The Apple Pencil is a charged stylus, which means it requires power to function; thankfully, the Pencil's charges last for weeks at a time. If you do happen to walk out of the house with an iPad and a dead Pencil, you can simply pull off the magnetic cap and charge it through your iPad's Lightning port for 5 minutes to get up to a 25% charge. It looks ridiculous, yes, but it's such a quick process (and happens so rarely) that it falls much more into the "pro" column than the con.

There's only one model of Apple Pencil: the company's $99 white version. Though it might be nice to get them in colors, for now, you're stuck with the single design. (You can absolutely accessorize with decals and other sprucing, however.)

Best for older iPads: Adonit Mark

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If you don't have an iPad Pro, or you don't need pressure sensitivity and palm rejection, the Adonit Mark is a comfortable (and inexpensive) option for writing, drawing, and sketching. The mesh-based round stylus doesn't have the fine control or app integration of the Pencil, but it still works well with most multitouch screens and provides enough resistance to write well without much aberration. The triangular grip sits nicely like an old charcoal stick in the hand, and though you can't put your hand on the screen, the Mark provides a good counterweight so that the nib doesn't slip on the glass screen while writing or drawing.

Bottom line: If you're on a budget or don't have an iPad Pro, the Adonit Mark is a low-cost stylus that works on any multitouch screen.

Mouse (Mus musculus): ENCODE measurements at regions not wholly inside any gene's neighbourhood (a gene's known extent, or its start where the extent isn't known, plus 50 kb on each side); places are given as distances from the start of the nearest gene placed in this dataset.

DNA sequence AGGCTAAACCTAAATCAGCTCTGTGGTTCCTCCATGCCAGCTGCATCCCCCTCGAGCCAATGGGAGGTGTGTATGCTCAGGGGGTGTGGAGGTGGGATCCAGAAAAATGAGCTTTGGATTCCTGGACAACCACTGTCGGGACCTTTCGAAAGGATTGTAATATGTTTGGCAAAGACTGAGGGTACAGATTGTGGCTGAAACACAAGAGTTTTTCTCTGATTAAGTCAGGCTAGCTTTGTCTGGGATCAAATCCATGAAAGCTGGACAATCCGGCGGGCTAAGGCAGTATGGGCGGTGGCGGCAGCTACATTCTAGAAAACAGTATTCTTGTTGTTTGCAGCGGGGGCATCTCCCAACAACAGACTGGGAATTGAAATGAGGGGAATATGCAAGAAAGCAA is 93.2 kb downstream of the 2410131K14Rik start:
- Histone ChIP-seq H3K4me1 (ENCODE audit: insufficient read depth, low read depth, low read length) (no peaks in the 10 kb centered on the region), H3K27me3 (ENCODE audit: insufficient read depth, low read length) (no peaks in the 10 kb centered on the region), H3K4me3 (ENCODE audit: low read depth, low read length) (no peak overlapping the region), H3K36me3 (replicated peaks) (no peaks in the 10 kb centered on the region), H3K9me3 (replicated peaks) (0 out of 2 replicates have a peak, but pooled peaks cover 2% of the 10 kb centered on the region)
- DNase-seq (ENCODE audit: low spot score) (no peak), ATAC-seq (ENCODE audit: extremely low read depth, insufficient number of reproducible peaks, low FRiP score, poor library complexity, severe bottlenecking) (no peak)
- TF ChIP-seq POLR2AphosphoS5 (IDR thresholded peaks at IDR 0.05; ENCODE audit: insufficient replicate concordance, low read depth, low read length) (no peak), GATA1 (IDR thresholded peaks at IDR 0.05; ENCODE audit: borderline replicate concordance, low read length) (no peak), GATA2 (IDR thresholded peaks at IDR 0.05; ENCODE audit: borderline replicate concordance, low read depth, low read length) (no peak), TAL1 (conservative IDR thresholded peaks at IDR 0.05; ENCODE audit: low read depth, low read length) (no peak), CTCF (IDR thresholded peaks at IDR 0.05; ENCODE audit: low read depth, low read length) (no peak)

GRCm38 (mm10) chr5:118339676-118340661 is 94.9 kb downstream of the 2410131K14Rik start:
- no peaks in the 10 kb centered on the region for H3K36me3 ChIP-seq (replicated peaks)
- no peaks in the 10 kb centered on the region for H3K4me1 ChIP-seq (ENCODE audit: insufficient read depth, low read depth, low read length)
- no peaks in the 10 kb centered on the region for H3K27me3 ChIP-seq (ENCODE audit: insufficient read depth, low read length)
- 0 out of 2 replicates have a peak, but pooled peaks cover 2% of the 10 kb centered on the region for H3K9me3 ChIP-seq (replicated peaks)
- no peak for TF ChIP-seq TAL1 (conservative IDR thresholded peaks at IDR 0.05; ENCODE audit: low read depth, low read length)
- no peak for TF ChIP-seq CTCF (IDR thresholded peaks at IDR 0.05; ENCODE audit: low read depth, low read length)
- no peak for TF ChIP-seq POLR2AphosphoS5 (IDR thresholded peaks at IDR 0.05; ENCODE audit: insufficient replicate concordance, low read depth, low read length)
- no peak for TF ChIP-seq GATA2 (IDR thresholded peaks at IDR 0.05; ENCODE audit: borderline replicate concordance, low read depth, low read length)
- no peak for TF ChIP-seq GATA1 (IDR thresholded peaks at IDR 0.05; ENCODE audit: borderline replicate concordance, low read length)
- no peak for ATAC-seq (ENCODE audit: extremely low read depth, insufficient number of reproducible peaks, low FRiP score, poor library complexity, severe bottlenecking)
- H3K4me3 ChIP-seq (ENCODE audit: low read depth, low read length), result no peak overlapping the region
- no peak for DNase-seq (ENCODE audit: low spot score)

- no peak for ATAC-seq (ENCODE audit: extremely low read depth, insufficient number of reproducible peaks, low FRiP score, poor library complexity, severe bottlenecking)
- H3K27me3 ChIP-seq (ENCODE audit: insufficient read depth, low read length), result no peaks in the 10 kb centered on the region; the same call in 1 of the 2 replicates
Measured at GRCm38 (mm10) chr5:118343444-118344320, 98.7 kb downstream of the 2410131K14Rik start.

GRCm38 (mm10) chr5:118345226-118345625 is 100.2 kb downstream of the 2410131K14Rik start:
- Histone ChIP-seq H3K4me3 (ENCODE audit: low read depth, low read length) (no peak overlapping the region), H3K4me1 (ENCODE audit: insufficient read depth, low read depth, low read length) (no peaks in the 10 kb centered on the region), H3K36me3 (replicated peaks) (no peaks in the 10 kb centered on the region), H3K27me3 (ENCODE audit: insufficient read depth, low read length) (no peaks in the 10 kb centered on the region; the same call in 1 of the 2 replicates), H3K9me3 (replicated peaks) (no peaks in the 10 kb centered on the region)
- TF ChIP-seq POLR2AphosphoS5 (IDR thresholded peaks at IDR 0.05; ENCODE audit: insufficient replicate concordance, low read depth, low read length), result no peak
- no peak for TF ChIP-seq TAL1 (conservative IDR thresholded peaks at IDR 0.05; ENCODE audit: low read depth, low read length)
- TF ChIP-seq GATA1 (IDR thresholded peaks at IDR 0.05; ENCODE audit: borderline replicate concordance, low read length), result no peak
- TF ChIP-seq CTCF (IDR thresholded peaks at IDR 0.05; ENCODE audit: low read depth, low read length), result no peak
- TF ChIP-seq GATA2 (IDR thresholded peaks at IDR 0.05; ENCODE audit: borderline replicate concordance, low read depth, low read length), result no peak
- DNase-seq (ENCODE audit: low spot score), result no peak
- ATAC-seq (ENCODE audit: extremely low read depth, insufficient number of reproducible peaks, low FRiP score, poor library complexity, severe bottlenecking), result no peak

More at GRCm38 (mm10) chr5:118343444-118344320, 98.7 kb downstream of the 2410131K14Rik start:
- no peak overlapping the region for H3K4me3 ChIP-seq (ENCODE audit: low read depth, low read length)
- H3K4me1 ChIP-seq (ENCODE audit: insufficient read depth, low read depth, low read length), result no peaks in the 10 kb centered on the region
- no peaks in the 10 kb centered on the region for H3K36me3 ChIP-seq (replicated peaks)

Best for kids: Studio Neat Cosmonaut

See at Apple

If you have smaller children in your house who like to draw digitally, Studio Neat's Cosmonaut is a wide-grip rubber stylus that works like a champ. Though its barrel body is effortlessly comfortable for folks of all ages, kids especially benefit from the matte rubber grip and internal balance. And despite a large rubber nib, drawing and writing with the Cosmonaut is surprisingly precise.

Bottom line: If you want a great stylus for kids (or an all-purpose tool), check out the Cosmonaut.

Conclusion

For iPad Pro users, the Apple Pencil is the best stylus you can buy.

Best overall: Apple Pencil

See at Apple

Whether you want to use a stylus on the iPad Pro for sketching, illustration, writing, details, or RSI-based navigation, you're going to want an Apple Pencil. The company's lengthy white stylus doesn't come with some of the bells and whistles of third-party styluses (like erasers or action buttons), but it more than makes up for those omissions by being, hands down, the best experience for using a pen on an iPad. With state of the art palm rejection, pressure sensitivity, and an easy weight and grip, it alone can (and should) sell iPad Pros to aspiring artists, writers, and students.

Bottom line: If you own an iPad Pro and want to use a stylus for any reason, splurge on the Apple Pencil.

One more thing: The Pencil's Lightning quick charge means you'll never lack for power as long as your iPad's on and working.

iPad Pro